For time being as a workaround I installed PHP 7.1 and 7.2 (using this howto) as additional PHP versions and forced the affected websites to use PHP 7.1 but I assume this is wrong.

    Any input would be greatly appreciated.

    Thank you.
  9. till

    till Super Moderator Staff Member ISPConfig Developer

    Did you change all PHP related settings under System > Server config to the new PHP version already? And an update does not change the existing PHP setup of the sites for the simple reason that the new PHP installation is in a different path on Debian. After you changed the PHP settings under System > server config, you can use Tools > Resync to update all sites. If you want to do it in a more controlled way, open the settings of a site, change a value e..g quota or temporarily active an option like cgi or ssi and press save, to rewrite the config of just that one site.
  10. curiousadmin

    curiousadmin Member HowtoForge Supporter

    I see it now - when I go to: System > Server config > web > PHP settings I see the following:
    Shall I just rewrite the "5" with "7"? How do I determine the port? Is there any way to autodetect this? Should I have run some sort of ISPConfig reconfiguration which would automatically update this or is it meant to be updated manually?
  11. curiousadmin

    curiousadmin Member HowtoForge Supporter

    OK I will answer myself:
    You need to do:
    # apt install php-fpm php-cgi php-imagick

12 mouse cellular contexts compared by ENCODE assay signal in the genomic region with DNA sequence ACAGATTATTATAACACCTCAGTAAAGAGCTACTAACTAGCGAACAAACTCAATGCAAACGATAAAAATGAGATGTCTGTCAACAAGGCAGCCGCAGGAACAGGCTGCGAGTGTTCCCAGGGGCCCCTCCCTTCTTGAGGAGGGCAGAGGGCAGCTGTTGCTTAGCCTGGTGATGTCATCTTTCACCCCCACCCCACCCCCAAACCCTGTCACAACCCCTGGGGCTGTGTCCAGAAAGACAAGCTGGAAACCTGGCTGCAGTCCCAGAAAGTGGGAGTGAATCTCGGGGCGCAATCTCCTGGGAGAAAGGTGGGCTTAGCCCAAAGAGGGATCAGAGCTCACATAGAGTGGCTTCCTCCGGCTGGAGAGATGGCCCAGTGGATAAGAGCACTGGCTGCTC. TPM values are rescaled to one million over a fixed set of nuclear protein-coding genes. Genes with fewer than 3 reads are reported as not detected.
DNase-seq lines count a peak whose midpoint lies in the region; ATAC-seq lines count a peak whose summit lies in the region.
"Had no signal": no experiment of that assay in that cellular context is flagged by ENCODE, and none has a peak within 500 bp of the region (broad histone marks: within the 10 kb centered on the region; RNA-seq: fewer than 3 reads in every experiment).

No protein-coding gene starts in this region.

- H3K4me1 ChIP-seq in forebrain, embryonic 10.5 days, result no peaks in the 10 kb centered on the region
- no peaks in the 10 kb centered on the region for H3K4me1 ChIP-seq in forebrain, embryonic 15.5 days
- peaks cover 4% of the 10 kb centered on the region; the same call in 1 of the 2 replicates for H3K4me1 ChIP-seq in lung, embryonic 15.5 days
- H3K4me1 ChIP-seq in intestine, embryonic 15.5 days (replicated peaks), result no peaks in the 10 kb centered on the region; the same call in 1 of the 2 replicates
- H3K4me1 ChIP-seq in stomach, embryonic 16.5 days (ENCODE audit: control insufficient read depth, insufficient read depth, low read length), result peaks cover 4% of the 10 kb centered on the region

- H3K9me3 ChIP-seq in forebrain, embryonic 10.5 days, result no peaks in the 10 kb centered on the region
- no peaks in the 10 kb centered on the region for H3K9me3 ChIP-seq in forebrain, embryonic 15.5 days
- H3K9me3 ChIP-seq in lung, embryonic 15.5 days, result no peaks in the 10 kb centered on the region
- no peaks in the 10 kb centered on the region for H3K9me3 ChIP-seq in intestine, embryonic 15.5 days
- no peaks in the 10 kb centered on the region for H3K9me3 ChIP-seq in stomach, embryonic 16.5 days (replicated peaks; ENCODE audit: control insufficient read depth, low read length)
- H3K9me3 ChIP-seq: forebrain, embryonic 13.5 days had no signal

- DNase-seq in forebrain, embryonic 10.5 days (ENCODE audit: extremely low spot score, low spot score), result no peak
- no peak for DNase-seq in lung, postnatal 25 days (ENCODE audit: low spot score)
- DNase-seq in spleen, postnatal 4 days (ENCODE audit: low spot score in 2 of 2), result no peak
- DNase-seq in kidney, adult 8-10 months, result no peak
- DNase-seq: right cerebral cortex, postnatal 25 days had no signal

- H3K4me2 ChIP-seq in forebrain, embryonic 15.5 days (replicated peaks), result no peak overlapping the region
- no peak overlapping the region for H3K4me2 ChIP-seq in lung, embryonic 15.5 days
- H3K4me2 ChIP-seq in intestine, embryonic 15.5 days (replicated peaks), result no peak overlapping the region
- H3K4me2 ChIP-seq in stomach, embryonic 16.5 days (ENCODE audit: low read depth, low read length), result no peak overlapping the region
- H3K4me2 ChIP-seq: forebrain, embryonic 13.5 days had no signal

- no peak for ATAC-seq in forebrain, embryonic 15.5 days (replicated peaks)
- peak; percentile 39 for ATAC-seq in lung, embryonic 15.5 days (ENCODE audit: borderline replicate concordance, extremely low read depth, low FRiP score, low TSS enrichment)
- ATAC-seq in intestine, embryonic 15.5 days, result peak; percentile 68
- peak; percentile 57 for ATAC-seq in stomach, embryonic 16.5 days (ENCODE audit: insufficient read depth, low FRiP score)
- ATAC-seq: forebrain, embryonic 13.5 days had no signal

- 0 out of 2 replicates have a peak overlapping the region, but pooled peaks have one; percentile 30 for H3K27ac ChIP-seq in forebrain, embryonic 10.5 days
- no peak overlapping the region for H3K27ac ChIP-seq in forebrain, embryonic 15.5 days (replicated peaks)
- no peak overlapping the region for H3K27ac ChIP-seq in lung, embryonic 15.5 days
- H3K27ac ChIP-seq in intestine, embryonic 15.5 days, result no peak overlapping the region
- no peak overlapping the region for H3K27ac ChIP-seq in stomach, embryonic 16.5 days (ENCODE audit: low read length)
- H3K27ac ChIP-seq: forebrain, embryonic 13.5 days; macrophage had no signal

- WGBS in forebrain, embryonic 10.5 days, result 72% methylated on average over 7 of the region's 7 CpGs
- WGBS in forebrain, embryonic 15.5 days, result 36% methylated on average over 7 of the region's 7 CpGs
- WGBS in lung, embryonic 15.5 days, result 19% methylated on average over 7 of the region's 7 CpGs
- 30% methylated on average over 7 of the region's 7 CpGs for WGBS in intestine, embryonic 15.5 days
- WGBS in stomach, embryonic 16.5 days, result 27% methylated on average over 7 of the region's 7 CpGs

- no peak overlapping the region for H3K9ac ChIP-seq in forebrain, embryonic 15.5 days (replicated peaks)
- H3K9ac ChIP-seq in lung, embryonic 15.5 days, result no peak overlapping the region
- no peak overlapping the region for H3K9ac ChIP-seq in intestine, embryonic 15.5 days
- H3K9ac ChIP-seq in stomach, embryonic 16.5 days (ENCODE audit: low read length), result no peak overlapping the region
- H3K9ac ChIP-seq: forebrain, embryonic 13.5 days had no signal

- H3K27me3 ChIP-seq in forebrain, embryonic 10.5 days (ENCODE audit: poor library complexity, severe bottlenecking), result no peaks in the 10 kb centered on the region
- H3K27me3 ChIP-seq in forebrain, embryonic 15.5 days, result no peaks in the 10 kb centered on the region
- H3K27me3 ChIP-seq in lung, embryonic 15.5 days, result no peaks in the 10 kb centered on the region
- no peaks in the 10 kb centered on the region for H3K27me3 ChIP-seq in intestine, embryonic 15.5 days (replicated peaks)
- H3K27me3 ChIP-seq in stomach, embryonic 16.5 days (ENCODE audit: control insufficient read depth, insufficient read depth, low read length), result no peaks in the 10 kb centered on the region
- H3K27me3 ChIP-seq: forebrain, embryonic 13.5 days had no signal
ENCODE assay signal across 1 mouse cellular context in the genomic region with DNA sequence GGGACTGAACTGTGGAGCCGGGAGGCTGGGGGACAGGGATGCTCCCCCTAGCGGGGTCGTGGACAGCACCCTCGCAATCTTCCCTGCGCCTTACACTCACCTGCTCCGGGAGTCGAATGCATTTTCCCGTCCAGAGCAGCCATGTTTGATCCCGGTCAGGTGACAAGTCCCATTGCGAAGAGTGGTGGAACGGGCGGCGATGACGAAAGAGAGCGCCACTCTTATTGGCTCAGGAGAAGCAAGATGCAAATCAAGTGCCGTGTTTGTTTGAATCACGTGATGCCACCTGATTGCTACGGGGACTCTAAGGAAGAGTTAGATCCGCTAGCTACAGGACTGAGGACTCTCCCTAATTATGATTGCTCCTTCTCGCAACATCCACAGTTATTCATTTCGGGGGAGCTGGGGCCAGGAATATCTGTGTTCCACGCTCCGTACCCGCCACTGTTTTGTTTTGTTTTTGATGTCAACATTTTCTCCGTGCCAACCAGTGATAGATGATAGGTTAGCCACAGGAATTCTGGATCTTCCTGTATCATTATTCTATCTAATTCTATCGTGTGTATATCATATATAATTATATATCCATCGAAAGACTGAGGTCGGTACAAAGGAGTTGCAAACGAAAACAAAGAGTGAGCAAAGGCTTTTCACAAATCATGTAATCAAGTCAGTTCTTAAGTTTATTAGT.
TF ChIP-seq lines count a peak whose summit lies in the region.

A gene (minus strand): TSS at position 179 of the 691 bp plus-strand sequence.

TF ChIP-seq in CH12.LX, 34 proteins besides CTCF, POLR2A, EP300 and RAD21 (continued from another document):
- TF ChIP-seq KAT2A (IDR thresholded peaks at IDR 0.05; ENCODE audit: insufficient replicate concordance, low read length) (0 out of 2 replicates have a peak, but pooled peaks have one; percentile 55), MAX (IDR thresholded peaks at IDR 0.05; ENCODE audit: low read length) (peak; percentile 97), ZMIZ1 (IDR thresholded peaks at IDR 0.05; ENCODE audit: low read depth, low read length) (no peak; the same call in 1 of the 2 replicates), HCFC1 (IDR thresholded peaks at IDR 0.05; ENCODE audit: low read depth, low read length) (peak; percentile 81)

and then in the "System > Server Config [select your server] > Web tab > PHP settings"
    change the following:
    Apache php.ini path: /etc/php/7.0/apache2/php.ini
    CGI php.ini path: /etc/php/7.0/cgi/php.ini
    PHP-FPM init script: php7.0-fpm
    PHP-FPM php.ini path: /etc/php/7.0/fpm/php.ini
    PHP-FPM pool directory: /etc/php/7.0/fpm/pool.d
    And in FastCGI tab make the following change:
    FastCGI php.ini Path: /etc/php/7.0/cgi/php.ini
    All courtesy of Mr. Goose from another thread here^.

    The only remaining thing is the:
    PHP-FPM socket directory: /var/lib/php5-fpm
    Which cannot be simply changed to /var/lib/php7.0-fpm as that directory does not exist and I'm not sure which which package needs to be installed to made it whole.

    Can you guys kindly advise on this?

    Also Jesse Norell mentioned here^ that you should actually go through the Debian 9 perfect server tutorial^. Can you guys kindly clarify which part exactly needs to be installed?